Monday, June 1, 2015

Shortstop, A Cry For Better Days

Heading into spring training, and throughout much of it, there was talk that the Twins standout rookie Danny Santana could be challenged or even removed from the shortstop role due to the emergence of Eduardo Escobar. At the time, it was crazy talk, and it still remains in that context. The Twins absolutely needed to allow their surprising rookie to validate his performance, but now that fact is that he simply hasn't. Heading into the heat of the summer, Minnesota has a very important decision to make.

Looking at the baseball field as a whole, two positions can lay claim to a higher importance in the field than most; centerfield and shortstop. Both roles act as a field general of sorts and typically are manned by some of the best athletes on the team. Minnesota finds itself in a position where its shortstop ranks amongst the leagues worst in several defensive categories, and is offering little value elsewhere to boot.

After slashing an inflated .319/.353/.472 (mostly due to an unsustainable .400+ BABIP) in 2014, Danny Santana owns a paltry .226/.244/.305 slash line in 2015. He's walked just twice on the season, while accumulating 45 strikeouts. Despite being regarded as a speed threat, he has stolen just four bases while being caught three times (after being caught just four times in 24 attempts in 2014). On the defensive side of the ball, he's made 11 errors (just two in 34 games at SS in 2014), is worth -10 DRS (defensive runs saved), and owns a -5.1 UZR (Ultimate Zone Rating). All totaled, Santana is currently worth -0.7 fWAR (Wins Above Replacement) after posting a 3.3 value a season ago.

You absolutely had to expect a certain level of regression to hit Santana, his 2014 was otherwordly in context. What he's doing into 2015 however isn't regression. To put it simply, he's fallen off of a cliff. At this point, the Twins are nearing a crossroads where they must make a decision, and there's really only two options to consider. The first comes from within.

Jorge Polanco debuted with the Twins in 2014, making the leap from Single-A Fort Myers. Over the course of five games, he got eight plate appearances and collected a double and triple for his only two hits. This season in Double-A Chattanooga, he's continued his hot streak. The every day SS for the loaded farm team, Polanco owns a .323/.355/.435 slash line. He's hit four home runs, driven in 24 RBI, walked 10 times, and struck out in 30 at bats. His nine errors are somewhat indicative of his arm strength (or lack thereof), and being a better fielder is something he will need to continue to refine (35 errors in 119 games at SS in 2014).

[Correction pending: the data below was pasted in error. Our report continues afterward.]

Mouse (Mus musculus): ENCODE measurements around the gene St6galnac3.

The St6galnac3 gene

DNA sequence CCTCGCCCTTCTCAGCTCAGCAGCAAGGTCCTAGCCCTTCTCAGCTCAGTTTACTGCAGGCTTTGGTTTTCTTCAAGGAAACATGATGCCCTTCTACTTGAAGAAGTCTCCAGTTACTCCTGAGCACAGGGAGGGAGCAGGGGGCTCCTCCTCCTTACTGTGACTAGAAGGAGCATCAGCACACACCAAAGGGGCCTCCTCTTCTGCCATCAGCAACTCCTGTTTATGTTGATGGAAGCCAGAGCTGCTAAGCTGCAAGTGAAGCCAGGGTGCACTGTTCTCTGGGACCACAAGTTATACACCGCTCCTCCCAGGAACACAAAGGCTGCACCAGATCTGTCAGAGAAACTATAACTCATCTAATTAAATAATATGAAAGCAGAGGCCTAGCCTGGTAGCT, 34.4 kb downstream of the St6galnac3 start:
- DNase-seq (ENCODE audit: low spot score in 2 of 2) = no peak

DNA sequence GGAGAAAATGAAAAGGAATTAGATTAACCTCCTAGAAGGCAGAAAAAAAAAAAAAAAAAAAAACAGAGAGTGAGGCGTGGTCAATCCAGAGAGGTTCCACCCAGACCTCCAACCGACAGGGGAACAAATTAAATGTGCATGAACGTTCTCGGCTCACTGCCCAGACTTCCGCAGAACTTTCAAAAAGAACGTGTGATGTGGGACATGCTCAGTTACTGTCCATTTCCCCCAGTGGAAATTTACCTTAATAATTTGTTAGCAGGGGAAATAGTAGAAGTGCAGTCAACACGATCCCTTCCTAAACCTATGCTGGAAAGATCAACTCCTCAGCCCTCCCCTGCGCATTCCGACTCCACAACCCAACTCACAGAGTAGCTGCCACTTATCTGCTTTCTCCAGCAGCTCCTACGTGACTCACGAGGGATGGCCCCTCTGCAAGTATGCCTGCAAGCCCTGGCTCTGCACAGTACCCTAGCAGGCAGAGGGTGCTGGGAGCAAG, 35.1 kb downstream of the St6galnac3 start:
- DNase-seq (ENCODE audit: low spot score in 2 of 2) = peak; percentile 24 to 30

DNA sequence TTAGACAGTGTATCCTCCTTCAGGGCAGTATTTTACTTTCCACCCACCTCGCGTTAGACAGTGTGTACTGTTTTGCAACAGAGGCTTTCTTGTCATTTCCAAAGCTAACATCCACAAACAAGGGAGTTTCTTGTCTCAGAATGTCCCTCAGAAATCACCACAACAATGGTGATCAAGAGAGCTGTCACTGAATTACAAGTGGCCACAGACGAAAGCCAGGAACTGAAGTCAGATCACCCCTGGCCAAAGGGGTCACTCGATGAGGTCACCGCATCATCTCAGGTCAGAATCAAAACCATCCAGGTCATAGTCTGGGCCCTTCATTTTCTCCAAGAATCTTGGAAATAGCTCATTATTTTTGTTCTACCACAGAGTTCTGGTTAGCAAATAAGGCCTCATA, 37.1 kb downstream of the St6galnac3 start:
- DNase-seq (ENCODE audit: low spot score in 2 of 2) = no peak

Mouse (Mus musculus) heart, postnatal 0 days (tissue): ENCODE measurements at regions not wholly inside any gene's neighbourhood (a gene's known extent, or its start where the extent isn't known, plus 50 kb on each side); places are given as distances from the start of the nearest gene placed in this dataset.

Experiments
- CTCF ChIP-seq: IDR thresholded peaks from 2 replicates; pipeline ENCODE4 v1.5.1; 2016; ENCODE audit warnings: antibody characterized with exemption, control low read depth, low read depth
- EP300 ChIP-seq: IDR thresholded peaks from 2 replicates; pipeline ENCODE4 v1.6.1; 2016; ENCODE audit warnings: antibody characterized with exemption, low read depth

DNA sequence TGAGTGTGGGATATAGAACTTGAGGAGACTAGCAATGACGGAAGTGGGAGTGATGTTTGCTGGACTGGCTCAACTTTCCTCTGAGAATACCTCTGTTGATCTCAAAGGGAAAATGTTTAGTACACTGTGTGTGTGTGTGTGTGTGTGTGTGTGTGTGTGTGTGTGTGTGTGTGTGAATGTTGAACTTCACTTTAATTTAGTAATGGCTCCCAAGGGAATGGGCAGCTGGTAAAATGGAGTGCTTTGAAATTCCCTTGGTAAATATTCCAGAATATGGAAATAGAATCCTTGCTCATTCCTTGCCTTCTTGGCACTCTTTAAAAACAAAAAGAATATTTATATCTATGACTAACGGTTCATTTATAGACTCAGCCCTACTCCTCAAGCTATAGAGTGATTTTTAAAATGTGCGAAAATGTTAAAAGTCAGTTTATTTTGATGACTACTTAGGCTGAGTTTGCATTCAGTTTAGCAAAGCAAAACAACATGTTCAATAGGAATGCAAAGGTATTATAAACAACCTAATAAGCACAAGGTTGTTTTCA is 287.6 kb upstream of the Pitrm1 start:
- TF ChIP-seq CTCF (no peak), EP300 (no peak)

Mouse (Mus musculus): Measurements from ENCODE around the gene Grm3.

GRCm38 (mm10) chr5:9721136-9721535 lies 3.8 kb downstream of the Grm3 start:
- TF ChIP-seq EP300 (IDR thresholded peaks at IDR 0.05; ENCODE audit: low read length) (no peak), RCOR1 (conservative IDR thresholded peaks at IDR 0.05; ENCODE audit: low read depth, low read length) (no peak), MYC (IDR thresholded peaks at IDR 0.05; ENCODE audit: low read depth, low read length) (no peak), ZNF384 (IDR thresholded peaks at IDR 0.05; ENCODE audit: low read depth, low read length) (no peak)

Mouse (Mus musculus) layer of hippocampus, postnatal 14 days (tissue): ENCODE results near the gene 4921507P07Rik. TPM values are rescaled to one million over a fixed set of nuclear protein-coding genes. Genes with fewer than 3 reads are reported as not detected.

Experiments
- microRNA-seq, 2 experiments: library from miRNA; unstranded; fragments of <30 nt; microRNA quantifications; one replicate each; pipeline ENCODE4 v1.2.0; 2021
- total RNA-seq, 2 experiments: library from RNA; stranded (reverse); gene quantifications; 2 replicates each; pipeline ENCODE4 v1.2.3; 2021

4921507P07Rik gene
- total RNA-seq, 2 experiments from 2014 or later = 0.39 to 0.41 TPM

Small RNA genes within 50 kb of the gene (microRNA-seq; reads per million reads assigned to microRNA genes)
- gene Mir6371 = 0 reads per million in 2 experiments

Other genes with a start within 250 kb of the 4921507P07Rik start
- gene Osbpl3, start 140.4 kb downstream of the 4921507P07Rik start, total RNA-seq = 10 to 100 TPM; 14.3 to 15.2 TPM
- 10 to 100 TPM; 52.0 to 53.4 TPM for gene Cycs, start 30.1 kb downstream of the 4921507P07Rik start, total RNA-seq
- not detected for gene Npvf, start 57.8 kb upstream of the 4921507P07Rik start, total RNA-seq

Minnesota could take a long look at a Polanco for Santana swap sometime in the near future, but it may not rectify all of the issues. There's reason to believe Polanco could be a better hitter at the big league level, but he too could cede too many runs for the pitching staff's liking. That leads us to option number two, going outside of the organization.

Looking at what the Twins will do with promotions in 2015 and beyond, there's no shortage of logjams. From players like Polanco and Max Kepler, to pitchers like Stephen Gonslaves and Chih-Wei Hu, the Twins have plenty of other prospects not named Miguel Sano or Byron Buxton. Knowing that they may not be able to advance all of them through the system in it's current state, it may be time to deal some assets for immediate help.

Defensively, shortstop is a position that the Twins need to be sound. You probably need to go back to 2001 Cristian Guzman for a time you could point at the Twins having a true asset at the position. In going for a splash, the Twins could target a player like Andrelton Simmons to fill their vacancy. Not the aged All-Star that Troy Tulowitzki is, and potentially not commanding the same return that the Cubs Starlin Castro may require, Minnesota may find a match.

Undoubtedly, I'm not one to suggest trade scenarios, it's just not something I'm well versed in. That being said, Minnesota could be presented with pursuing that scenario on their own should they deem Polanco not the immediate answer. No matter what happens, the thing that remains most clear is that Danny Santana is not the option to roll with currently.

As the summer draws on and this team jostles for position, it will be in how the next few weeks play out that determine how the Twins position themselves for the stretch run.

No comments:

Post a Comment